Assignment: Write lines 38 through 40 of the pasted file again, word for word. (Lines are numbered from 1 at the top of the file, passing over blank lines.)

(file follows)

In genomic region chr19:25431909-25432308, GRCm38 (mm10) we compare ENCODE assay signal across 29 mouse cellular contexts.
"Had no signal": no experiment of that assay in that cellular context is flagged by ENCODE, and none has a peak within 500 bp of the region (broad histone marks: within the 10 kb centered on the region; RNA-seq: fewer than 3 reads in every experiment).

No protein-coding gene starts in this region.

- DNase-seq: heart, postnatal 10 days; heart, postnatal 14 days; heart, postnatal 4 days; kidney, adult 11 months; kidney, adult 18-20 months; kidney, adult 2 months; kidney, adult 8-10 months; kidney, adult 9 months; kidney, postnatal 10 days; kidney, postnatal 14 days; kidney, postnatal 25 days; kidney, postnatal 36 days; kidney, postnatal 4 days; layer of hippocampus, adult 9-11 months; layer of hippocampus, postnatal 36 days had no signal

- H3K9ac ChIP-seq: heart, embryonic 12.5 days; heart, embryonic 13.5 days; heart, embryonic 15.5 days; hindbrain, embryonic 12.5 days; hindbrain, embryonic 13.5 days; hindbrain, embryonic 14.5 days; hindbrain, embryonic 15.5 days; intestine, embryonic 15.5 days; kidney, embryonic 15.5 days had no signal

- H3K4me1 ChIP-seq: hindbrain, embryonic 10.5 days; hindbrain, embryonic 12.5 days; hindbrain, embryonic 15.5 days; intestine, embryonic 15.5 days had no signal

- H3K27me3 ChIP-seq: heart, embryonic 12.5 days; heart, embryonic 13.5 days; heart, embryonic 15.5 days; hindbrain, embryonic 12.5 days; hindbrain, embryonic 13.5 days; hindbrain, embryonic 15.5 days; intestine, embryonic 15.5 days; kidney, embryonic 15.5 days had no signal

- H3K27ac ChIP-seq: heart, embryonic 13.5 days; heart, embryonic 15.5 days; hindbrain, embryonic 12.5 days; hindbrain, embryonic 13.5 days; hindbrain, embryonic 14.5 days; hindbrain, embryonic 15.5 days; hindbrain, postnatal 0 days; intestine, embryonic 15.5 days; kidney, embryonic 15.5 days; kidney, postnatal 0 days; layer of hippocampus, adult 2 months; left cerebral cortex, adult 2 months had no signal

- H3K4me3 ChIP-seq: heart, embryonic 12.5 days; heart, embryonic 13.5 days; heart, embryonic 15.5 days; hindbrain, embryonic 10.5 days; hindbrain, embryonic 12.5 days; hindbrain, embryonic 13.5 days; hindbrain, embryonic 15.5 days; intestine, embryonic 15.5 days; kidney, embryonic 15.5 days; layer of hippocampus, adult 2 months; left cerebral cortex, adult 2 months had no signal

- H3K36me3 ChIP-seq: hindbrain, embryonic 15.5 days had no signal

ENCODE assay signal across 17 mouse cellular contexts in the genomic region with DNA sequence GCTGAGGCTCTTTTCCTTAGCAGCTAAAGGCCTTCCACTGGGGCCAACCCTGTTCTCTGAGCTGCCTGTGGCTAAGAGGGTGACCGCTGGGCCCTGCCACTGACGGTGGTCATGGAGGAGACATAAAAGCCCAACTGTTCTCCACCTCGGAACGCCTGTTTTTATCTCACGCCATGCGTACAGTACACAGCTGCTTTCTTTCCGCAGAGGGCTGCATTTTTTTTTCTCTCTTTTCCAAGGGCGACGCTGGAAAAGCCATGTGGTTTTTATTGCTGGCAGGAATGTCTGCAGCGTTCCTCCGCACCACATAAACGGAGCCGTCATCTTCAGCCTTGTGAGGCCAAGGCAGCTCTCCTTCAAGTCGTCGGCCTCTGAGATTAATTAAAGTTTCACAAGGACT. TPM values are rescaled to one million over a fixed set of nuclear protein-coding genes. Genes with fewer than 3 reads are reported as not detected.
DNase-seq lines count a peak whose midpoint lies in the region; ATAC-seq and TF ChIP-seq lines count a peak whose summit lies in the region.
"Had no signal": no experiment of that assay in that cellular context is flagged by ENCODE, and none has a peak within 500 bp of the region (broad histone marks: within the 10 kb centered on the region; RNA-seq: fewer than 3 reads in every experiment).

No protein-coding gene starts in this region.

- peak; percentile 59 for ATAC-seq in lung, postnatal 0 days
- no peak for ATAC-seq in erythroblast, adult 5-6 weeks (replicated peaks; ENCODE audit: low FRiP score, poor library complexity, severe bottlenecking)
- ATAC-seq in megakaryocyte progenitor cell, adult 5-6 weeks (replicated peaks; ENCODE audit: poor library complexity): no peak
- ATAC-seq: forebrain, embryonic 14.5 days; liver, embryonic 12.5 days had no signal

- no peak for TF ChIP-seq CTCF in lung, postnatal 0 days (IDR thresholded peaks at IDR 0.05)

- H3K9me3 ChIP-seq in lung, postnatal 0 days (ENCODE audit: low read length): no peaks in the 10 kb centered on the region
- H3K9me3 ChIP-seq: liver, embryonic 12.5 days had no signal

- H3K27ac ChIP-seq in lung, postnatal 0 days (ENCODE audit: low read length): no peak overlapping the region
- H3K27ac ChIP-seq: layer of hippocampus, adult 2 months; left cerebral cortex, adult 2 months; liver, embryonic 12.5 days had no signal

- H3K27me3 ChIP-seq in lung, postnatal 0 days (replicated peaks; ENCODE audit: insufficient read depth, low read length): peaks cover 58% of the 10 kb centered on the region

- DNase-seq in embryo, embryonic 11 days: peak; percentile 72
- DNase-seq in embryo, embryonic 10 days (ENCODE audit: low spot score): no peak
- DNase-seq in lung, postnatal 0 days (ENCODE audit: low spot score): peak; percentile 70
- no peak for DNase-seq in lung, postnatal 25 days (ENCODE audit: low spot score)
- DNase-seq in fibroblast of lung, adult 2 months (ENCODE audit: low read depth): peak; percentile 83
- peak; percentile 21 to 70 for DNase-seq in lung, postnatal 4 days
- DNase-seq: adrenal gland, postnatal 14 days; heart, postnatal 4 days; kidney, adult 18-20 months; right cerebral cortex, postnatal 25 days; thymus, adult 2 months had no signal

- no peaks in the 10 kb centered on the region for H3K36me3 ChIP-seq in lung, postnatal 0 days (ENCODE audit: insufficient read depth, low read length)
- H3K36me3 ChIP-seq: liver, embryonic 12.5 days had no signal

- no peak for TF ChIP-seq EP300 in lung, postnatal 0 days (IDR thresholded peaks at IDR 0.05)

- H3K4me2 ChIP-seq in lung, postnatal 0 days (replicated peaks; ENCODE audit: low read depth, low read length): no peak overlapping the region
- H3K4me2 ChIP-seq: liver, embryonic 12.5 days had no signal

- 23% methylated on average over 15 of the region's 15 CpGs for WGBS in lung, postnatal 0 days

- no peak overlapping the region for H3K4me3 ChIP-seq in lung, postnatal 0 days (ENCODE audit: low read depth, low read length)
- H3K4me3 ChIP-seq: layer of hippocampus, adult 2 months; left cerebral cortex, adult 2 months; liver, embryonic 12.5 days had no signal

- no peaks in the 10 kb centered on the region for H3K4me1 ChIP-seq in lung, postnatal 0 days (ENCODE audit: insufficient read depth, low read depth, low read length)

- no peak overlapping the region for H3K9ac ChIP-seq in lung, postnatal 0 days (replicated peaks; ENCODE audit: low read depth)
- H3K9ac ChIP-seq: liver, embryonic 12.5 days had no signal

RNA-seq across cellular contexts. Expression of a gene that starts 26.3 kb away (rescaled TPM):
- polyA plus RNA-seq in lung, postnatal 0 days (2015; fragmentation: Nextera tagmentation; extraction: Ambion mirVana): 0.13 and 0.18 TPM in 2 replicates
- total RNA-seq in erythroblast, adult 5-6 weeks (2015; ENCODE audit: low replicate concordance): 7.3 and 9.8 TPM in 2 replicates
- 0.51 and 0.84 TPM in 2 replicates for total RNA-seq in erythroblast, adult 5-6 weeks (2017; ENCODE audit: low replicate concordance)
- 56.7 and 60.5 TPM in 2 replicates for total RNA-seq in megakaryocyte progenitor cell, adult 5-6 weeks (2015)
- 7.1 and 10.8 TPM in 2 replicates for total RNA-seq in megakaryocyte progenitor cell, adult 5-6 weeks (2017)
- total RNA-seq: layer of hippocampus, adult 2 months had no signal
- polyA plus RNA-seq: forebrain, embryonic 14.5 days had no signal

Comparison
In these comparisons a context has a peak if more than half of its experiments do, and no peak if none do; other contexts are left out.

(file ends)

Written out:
- no peak overlapping the region for H3K4me3 ChIP-seq in lung, postnatal 0 days (ENCODE audit: low read depth, low read length)
- H3K4me3 ChIP-seq: layer of hippocampus, adult 2 months; left cerebral cortex, adult 2 months; liver, embryonic 12.5 days had no signal

- no peaks in the 10 kb centered on the region for H3K4me1 ChIP-seq in lung, postnatal 0 days (ENCODE audit: insufficient read depth, low read depth, low read length)